Saturday, April 28, 2007

Every Underdog Will Have Its Day

I have been preaching a series of sermons at Exile Presbyterian Church entitled "Thy Kingdom Come" for the last four months or so, and surprisingly (at least to me), one of the most important of these sermons was the one about Noah and the ark.

The kingdom of God had come to be identified with one man and his family, with the rest of the earth being filled with violence and wickedness. When the cause of God was that dire, and the kingdom that threatened, Noah's hope was placed not in the transformation of "the world that then existed," but in the new creation that would emerge in the postdilluvian world (II Pet. 3:6). In fact, since Peter holds Noah and his generation up as the pattern for us and ours (II Pet. 3:1ff), and since Jesus explicitly points to "the days of Noah" as indicative of the end (Matt. 24:37), it seems rather obvious what this means for our faith:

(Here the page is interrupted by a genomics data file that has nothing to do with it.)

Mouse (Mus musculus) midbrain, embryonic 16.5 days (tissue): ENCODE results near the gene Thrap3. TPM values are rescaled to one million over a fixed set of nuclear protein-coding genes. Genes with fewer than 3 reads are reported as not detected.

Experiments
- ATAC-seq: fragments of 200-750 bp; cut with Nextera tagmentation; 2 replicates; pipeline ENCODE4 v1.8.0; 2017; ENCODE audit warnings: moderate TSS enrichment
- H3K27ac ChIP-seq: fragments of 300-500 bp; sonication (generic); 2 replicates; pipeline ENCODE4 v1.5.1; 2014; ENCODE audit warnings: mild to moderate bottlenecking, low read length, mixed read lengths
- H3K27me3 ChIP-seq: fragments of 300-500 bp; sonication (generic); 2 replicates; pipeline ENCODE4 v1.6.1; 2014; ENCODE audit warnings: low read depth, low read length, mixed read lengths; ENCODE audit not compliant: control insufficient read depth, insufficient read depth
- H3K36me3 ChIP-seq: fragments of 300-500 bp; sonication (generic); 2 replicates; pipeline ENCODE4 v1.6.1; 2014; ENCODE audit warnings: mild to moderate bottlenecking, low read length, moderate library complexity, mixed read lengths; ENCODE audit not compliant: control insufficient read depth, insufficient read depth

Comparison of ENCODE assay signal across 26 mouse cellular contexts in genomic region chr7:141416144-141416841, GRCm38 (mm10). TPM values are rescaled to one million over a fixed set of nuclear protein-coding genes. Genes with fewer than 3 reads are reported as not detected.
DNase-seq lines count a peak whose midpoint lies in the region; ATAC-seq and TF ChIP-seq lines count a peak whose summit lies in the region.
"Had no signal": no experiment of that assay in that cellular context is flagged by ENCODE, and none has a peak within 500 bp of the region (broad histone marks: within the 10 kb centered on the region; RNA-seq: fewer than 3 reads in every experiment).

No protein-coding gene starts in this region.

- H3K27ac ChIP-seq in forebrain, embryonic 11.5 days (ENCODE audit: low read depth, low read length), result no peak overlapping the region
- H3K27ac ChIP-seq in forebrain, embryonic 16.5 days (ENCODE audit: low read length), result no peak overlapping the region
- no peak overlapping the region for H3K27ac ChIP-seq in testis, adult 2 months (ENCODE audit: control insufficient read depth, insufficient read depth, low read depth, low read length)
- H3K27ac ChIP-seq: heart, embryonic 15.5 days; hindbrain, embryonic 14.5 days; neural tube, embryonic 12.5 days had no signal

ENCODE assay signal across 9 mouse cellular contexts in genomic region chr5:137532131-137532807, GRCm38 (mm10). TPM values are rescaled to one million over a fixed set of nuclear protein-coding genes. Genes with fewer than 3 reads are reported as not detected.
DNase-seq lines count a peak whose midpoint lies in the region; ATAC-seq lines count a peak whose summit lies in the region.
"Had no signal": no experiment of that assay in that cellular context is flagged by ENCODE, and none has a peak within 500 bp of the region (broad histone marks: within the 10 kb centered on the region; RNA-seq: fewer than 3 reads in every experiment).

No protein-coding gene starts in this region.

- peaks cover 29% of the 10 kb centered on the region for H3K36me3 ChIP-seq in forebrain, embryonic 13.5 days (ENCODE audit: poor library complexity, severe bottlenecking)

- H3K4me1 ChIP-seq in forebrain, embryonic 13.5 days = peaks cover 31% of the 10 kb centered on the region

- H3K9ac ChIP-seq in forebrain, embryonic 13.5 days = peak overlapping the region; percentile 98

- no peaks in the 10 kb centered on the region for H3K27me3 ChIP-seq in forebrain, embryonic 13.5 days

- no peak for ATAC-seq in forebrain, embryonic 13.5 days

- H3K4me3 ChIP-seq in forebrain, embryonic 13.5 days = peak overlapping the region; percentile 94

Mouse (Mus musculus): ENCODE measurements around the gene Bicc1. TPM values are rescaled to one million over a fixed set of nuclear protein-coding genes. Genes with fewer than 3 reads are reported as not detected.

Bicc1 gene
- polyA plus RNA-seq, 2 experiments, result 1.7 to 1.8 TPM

Christianity will always be an underdog religion. In fact, it works better that way.

But the problem with this hypothesis should be obvious: We Americans are not used to being in the minority, and when it comes to being underdogs, we're just plain bad at it. Hence the American church's desire to craft a faith that is relevant and beneficial to the culture around us (some people actually say, out loud, that if a church is doing its job, the community should thank them for their presence).

Is all of this sentiment the result of actual exegesis, or is it merely an example of our confusing the "power" and "wealth" of the earthly kingdom with that of the heavenly? Or to put it differently, if few bothered to thank Jesus for stopping by, can we expect better without shirking the cross in the process?